I have a friend who travels the country teaching and instructing how to play advantage blackjack. He's a former member and was one of the leaders of the MIT blackjack team, so I totally trust and respect his opinion on the subject of blackjack. He told me that out of all the people he has taught, whether it be in group seminars or in private training, the biggest problem he saw with them was that almost all of them could not use their counting system correctly. No matter what skill level they claim to be at. I found this to be amazing, but he assured me it was true. Basically he's found most people count at the beginners level and never advance from there, although they think they do because they they go to a casino frequently after they claim to know how to count. The biggest problems occur after about 30 minutes of counting. People forget counts, reverse negative and positive counts, bet wrong, and basically screw up counting after adding a few distractions. He told me not one person that he has met in these classes has ever been able to pass An MIT checkout. This information leads me to believe that the reason most people aren't that successful with their play, even while counting is, most people are overestimating how good they really are. Most any counter can count down a deck of cards quickly, but can you continually count 6 decks with a 1 minute break in between with someone talking to you and the television and stereo on for 2 hours, without making more than 2 mistakes. And thats the easy part thats not even including betting, basic strategy, and variations to basic strategy. Try have someone dealing to you under the same conditions playing as you think you should for at least 2 hours straight, and see if you can make 3 mistakes or less. Basically if you don't play on a team and have to play through so many negative counts to find the advantage you want, you just cannot make mistakes. And doing sims factoring in errors won't be accurate because most don't even realize how many or in what area the errors are taking place. My advice is if you take playing this game fairly seriously, than be honest in evaluating your play, and step up your practice. If possible practice with another person, that way you can't control the speed of the action or pace of the game. Use a program like CVBJ for all its drills and simulated play thats great, but actually physically play also, to get the feel of the real movements of the game. Remember if this stuff was that easy blackjack wouldn't be played in casinos anymore.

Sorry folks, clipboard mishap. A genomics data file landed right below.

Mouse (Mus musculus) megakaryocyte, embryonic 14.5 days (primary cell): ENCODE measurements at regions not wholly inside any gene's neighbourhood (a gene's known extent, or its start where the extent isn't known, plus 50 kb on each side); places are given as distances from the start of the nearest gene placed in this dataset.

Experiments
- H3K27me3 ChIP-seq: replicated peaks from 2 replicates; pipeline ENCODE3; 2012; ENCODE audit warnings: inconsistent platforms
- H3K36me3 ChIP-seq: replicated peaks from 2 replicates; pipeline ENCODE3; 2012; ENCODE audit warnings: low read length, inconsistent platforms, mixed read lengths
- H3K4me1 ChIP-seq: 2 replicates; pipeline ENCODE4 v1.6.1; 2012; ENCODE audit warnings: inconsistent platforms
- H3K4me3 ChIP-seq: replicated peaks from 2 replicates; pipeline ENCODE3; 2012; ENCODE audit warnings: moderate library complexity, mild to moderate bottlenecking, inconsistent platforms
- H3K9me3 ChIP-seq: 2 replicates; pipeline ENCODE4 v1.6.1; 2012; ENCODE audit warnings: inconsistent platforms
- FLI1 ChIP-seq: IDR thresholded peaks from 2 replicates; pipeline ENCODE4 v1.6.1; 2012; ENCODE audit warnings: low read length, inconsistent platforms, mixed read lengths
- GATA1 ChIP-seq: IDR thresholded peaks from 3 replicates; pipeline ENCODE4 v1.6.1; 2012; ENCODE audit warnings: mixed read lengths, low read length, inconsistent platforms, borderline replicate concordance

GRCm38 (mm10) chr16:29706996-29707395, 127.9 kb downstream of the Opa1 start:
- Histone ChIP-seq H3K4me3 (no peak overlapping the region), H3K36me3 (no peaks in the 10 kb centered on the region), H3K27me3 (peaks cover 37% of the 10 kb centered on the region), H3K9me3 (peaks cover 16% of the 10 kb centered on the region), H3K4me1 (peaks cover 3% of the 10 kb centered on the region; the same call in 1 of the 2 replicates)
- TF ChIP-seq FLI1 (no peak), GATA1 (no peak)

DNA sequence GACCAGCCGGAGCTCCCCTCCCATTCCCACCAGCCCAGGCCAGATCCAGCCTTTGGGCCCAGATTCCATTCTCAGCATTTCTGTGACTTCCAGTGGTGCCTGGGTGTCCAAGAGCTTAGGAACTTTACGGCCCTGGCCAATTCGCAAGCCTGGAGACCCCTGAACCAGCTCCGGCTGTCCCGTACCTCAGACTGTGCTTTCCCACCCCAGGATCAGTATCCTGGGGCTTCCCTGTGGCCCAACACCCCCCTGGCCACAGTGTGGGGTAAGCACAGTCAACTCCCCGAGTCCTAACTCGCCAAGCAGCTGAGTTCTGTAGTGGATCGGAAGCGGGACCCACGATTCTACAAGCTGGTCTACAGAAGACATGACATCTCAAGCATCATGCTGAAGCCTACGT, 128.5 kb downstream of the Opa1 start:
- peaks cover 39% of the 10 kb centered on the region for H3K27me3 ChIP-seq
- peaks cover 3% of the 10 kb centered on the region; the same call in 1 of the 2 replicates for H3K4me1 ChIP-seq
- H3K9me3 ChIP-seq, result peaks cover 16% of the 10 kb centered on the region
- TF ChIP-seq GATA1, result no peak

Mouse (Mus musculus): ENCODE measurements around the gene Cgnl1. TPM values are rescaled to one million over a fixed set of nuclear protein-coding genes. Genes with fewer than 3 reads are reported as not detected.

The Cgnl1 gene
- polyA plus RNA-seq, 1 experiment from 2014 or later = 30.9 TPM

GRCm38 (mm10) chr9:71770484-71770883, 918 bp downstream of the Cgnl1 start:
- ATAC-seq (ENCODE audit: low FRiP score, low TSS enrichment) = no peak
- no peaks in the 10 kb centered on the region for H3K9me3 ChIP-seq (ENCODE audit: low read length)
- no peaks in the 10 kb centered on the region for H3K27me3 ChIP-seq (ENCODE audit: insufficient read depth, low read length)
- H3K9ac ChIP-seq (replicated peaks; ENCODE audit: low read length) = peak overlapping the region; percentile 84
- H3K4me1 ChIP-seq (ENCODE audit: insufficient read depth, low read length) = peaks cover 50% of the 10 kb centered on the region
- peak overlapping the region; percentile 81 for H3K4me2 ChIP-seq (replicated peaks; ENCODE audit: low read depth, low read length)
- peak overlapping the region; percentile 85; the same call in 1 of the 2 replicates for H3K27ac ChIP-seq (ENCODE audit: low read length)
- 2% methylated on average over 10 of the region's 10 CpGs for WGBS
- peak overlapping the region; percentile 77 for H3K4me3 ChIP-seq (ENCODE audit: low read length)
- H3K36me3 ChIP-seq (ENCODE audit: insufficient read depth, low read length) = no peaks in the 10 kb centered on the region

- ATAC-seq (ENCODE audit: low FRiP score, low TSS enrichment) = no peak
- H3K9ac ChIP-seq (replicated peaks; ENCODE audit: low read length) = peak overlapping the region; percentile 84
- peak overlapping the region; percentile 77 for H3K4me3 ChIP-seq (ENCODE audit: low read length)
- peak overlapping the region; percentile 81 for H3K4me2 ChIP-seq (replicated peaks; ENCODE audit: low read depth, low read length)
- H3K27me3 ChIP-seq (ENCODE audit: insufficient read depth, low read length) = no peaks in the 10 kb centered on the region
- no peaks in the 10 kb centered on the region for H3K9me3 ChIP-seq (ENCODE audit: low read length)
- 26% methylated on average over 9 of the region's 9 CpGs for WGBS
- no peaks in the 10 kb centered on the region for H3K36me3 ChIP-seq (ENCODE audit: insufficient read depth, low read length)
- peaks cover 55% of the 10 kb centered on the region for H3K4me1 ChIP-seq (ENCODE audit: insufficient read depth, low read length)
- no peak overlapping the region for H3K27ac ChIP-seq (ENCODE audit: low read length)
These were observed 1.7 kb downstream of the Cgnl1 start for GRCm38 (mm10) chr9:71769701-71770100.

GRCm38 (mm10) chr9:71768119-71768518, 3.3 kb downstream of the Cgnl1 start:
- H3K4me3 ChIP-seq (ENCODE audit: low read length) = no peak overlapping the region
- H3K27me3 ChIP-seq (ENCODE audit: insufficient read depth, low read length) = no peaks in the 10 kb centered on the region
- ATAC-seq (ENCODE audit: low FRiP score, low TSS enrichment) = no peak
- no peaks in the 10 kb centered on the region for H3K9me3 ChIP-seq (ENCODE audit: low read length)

While I agree with most of what you write, I don't agree with the concept that perfection is required. The type of error you make might not be very important at all. For example, in a shoe game, getting the big bet out when the count calls for it is the most important thing you can do. Playing decisions with a min bet out has very little effect on the bottom line. Norm has posted some results from time to time about this very subject, one classic was playing pure BS but ramping the bet based on TC. In a shoe, it didn't make much difference at all, which is (I assume) why the MIT team stopped with the playing indices.

    I think one needs to strive for perfection, but knowing that the occasional mistake anyone will make is not going to kill them. Counting errors have to be eliminated so that you recognize when you have an advantage. But precise playing indices and super-accurate discard estimation is not so critical, just look at the difference when flooring, rounding or truncating TC conversions. Not a lot of change...

    I happen to believe in sims. I've been writing/running them for years to answer questions about what is important and what is not. I like knowing exactly what to expect, rather than just thinking I know what effect screwing up an index play is going to have on my bottom line... Or what effect screwing up a betting ramp is going to have. Or, ..., etc...

    Just my $.02, but I think hyper-accuracy is hyper-overrated, particularly in the typical shoe games of today.
  • SSR, I consider you a professional blackjack player and a class act. No question in my mind you would make the perfect moderator for this forum.

    Best, Jim

    P.S. I never miss a post by either you or Bojack...Ray's posts along with Grifter's were also never missed.
  • jimpenn said:
    SSR, I consider you a professional blackjack player and a class act. No question in my mind you would make the perfect moderator for this forum.

    Best, Jim

    P.S. I never miss a post by either you or Bojack...Ray's posts along with Grifter's were also never missed.



    I happen to like a lot of folks here myself, Bojack is at the top of the list even though we've never met. But as to being a moderator, I would have to give a lot of thought to that as I already do this on a couple of other fora and there is a time consideration since I am also a university professor and teach and do research, as a full-time job.

    I suspect there are many good folks here that would make good moderators here whether or not they are good 21 players at all. In fact, I don't think that needs to be a requirement for a moderator. He/whe mainly needs to have a reasonable head on his/her shoulders to prevent threads from spiraling down into a flame-war, and to get rid of the occasional obscene SPAM that will show up.